Tales from the Trenches: Parenthood means relinquishing control

The key responsibility of a Product Manager, which is my current job title, is to manage the road map for all the future features one plans to build for the product.  I guess, I was born to be a Product Manager, because my life has always come with a road map.  Sure, that road map has taken some sharp turns.  There was the turn it took when I fell in love with physics in college and abandoned the idea of becoming a doctor.  There was the swerve when I realized that academia was going to crush my soul and I dropped out of my Harvard PhD program with a Masters and never looked back. But those changes were ones that ultimately I myself initiated.

Motherhood, and the avalanche of changes it brought, threw me for a loop because I was in control of none of them.  Many of them were the usual things that first time mothers never expect but almost universally experience. I was rocked by the deep love and simultaneous fear I feel for my children, the depths of the ineptitude I was thrust into when trying to calm a baby's hours of crying, the expanse of guilt at largely irrational things that strikes in the wee hours of the morning.  But of course, every family's journey is also unique, and mine has had a heavy dose of the truly unexpected.

Here is just a brief list of the uncharted roads the self-driving car of motherhood has taken me on.

After nine months of working hard to prepare for a natural birth, my daughter was born by emergency C-section. All the prenatal yoga and hypno birthing classes were great at helping me cope with the pain, but did nothing to prevent her from being tangled up in her umbilical cord.   For the first 20 hours, my labor progressed normally... until it didn't.  The urgency with which the medical staff had to remove her from my body to save her life haunted my dreams in the months that followed her birth. The whole enterprise resulted in a lot of soul searching, with a side serving of PTSD.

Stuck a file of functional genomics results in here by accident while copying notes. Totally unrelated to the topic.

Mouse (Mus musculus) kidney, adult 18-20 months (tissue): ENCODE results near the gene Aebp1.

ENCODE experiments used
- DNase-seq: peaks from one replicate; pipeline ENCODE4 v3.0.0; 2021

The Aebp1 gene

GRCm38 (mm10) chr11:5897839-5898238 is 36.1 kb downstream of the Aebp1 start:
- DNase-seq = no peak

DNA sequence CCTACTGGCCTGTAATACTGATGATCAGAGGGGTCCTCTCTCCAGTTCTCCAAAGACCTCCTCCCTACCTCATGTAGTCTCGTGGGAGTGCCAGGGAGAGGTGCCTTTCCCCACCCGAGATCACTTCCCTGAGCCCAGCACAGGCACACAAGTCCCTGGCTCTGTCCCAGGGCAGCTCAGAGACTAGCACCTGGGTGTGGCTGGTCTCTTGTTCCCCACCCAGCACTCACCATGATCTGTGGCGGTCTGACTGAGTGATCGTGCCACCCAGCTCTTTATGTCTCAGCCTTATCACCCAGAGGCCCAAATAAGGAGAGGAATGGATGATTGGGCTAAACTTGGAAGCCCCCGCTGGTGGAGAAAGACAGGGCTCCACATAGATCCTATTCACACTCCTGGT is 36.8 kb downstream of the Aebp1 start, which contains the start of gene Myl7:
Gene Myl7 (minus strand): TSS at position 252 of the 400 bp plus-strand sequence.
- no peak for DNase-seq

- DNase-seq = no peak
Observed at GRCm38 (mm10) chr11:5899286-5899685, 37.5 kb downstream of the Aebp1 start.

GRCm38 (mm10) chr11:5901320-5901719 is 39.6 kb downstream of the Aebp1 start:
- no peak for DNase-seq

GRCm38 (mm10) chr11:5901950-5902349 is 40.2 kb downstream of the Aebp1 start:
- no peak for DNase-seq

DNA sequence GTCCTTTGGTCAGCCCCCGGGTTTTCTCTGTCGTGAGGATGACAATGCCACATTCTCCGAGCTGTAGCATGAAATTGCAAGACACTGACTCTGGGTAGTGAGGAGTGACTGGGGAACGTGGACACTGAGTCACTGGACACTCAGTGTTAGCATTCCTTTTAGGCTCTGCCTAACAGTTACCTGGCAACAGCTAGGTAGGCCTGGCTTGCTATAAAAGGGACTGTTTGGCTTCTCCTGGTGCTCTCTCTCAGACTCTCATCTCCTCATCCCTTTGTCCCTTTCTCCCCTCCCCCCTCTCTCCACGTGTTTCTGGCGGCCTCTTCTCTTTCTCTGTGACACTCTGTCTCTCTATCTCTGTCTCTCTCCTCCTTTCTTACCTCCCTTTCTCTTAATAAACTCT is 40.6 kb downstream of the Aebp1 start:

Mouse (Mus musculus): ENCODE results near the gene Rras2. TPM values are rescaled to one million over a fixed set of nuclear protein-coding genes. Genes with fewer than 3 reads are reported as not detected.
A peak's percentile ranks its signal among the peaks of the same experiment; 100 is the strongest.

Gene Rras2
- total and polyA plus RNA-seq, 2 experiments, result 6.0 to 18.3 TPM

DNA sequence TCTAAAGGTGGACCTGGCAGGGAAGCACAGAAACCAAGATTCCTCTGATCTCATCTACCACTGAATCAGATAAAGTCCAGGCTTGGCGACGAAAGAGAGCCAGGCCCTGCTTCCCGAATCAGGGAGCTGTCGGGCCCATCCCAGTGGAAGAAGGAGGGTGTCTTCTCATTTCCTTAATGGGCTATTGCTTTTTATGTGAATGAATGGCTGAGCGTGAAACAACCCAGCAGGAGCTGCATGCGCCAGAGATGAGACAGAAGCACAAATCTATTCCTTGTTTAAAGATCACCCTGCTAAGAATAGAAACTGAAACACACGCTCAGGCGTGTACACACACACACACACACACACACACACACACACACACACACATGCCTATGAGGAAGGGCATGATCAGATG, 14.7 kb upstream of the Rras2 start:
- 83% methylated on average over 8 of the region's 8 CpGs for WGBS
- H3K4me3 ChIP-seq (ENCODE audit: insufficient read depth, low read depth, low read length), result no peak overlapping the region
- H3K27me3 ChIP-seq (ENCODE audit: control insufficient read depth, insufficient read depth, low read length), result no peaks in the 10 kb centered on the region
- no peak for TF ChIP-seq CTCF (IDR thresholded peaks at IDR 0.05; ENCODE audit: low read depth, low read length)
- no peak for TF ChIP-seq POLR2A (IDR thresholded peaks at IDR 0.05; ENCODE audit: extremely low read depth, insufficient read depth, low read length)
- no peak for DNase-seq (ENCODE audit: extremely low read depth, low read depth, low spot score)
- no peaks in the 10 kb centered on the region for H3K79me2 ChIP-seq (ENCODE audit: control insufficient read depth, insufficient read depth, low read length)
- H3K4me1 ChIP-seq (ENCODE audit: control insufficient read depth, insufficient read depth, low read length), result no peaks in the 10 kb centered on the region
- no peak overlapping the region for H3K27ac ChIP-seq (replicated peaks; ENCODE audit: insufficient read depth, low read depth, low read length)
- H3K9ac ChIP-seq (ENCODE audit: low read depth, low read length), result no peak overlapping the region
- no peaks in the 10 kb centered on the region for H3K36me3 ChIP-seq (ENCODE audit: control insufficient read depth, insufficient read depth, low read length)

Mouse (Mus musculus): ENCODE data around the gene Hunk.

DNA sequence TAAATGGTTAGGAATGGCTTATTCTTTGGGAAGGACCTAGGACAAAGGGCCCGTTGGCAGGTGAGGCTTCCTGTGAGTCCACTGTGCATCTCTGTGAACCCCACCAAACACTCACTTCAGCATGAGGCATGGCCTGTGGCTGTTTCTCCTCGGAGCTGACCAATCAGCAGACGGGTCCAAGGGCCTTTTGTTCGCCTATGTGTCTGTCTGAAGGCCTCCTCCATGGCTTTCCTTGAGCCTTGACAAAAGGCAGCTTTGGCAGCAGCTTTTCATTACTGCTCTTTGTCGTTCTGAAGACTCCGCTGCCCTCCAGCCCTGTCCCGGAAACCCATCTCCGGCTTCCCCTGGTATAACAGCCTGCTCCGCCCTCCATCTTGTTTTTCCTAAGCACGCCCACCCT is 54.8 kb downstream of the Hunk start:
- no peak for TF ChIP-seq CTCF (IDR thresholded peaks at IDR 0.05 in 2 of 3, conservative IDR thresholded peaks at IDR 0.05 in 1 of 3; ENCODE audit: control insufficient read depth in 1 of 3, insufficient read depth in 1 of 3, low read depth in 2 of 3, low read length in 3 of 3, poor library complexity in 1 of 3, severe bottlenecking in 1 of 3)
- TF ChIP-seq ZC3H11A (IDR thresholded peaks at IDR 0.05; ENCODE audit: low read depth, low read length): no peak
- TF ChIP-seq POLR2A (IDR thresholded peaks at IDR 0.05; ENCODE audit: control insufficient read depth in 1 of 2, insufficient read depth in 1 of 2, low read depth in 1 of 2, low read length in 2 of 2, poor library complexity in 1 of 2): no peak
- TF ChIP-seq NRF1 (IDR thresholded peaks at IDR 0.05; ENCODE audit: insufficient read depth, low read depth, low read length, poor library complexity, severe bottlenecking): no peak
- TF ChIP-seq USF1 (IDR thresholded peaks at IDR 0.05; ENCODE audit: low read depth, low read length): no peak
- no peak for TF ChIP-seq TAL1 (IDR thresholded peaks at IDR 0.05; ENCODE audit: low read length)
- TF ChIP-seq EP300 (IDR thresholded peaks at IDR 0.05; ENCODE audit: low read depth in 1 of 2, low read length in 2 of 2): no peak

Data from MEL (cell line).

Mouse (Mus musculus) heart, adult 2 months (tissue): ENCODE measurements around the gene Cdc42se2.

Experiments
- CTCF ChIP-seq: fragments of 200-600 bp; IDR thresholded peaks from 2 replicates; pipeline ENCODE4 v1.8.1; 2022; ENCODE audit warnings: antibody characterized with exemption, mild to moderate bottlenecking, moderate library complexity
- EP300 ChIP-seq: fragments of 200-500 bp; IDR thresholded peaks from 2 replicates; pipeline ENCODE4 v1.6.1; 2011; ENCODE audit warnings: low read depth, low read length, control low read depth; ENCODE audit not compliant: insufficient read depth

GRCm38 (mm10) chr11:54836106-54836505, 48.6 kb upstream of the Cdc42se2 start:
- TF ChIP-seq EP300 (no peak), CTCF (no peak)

When she was five months old, someone walked into the office building that houses her daycare with an active case of tuberculous.  This caused the Department of Public Health to mandate that all the children in the day care receive two months of prophylactic drugs. (The closest I've ever come to quitting my job and moving to a ranch with a shotgun was when we had to figure out how to procure and administer drugs not designed for babies... in the US.  Suffice it to say special pharmacies and mortars and pestles were involved.)

Finally, and most dramatically, when I was six months pregnant with my second child, my wonderful, fit, and healthy husband had a heart attack, just before his 33rd birthday.  He spent 10 days in the ICU and underwent open-heart surgery.  During the rest of my pregnancy, he went through rehab, which ended the week after my son was born.  At the time, as my belly grew, we joked darkly about him becoming more able bodied as I became more burdened with my pregnancy.  We joked because all the tears had been spent.

After all that life has thrown at me, it would be tempting, to try and and draw some grand life lesson. It's tempting to reach for reasons, rail at injustices, or search for karmic explanations. However, for better or for worse, my mind is not inclined to go in those directions for long. Sometimes shit happens and there isn't anyone to blame. Sometimes there is nothing to learn, except maybe the fact that I was not in control to begin with.

I am still the same person… and not.  I still love to work on interesting problems.  I still want to really dig into a juicy dataset that will reveal to me which feature our clients most need us to build. And I confess, that even in my personal life, I still like to make plans for the future.  But with all that has happened, those plans are fuzzy.  I’ve had to accept that there is no real road map any more.  I’ve had to learn on a very deep level that the future brings great uncertainty.  But then again, what is parenthood if not a lesson in great uncertainty, just one that some of us learn a little later than others?

Photo Credit to Victor - "A lost Couple learning the map" under the Creative Commons licence. 
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